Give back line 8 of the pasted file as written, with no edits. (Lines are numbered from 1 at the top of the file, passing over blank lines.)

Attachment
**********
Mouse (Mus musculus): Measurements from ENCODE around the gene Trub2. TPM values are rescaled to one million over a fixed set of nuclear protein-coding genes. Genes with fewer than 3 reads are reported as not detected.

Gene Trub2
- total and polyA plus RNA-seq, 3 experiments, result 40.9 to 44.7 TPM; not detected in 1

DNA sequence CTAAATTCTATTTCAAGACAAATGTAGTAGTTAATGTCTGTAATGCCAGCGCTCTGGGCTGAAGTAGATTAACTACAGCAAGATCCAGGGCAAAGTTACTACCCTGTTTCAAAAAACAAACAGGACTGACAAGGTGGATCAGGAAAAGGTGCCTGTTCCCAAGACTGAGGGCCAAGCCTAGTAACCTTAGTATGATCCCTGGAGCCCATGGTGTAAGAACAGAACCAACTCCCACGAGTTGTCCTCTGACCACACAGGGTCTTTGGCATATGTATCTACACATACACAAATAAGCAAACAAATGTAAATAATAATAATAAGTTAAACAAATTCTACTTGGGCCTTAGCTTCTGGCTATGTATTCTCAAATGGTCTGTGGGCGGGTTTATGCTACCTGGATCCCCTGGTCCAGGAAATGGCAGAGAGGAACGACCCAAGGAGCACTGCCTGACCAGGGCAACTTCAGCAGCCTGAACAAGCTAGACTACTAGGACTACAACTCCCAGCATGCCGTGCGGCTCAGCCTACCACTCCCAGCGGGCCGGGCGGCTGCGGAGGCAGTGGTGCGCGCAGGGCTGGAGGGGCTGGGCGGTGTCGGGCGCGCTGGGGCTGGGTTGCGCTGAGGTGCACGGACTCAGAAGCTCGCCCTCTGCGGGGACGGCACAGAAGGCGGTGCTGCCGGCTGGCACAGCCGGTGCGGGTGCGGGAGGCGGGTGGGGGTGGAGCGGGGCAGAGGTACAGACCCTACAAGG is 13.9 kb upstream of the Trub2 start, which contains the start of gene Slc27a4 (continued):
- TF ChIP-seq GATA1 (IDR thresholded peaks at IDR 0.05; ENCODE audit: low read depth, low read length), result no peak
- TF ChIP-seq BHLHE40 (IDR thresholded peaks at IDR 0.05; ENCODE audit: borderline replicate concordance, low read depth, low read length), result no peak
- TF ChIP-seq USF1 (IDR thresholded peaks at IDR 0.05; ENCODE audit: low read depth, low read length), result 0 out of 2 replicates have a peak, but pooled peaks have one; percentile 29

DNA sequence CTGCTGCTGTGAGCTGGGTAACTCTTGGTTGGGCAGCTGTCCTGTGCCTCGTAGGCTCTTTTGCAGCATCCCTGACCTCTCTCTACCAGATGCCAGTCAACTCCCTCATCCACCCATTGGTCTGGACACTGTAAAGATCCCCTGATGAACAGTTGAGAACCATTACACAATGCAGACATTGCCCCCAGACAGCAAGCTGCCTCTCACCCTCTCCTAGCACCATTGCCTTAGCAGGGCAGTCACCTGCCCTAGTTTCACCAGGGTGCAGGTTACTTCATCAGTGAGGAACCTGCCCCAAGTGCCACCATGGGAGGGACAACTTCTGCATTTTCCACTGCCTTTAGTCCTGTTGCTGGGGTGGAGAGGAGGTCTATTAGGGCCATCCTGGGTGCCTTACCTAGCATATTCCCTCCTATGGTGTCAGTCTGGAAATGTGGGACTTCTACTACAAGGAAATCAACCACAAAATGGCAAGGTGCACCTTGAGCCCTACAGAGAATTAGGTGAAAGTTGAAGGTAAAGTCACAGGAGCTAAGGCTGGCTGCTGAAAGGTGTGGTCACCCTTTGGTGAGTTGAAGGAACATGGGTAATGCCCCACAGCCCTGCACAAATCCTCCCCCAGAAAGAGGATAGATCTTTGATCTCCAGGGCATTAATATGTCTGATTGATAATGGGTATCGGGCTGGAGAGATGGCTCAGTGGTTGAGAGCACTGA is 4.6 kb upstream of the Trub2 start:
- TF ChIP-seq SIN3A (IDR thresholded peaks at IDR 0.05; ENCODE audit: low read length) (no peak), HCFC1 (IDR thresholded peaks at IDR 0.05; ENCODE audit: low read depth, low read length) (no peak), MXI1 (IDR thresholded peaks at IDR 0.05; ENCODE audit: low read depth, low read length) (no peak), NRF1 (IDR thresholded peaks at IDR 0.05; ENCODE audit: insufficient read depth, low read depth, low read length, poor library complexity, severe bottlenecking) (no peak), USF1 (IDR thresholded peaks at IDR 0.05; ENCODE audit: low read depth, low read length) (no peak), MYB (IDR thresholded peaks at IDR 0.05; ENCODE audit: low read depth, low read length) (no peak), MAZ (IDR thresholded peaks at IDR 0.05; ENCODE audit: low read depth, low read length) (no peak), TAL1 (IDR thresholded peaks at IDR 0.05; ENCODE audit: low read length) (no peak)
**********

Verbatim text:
DNA sequence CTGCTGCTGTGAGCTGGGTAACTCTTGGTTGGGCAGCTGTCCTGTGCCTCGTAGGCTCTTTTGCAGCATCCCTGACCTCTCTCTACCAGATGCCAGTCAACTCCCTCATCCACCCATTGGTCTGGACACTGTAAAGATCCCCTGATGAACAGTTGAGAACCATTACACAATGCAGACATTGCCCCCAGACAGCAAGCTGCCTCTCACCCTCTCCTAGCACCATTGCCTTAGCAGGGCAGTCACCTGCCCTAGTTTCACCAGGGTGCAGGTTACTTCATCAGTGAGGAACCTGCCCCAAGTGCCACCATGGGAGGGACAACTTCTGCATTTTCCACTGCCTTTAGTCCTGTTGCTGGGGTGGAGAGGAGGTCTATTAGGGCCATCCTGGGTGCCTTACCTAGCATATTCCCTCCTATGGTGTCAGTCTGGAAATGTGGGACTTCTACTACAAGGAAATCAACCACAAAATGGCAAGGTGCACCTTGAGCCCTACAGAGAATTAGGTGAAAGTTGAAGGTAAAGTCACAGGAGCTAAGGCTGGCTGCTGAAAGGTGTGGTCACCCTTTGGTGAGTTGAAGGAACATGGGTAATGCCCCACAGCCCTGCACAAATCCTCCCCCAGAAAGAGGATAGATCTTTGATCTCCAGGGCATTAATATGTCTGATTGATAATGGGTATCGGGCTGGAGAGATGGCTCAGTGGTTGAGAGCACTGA is 4.6 kb upstream of the Trub2 start: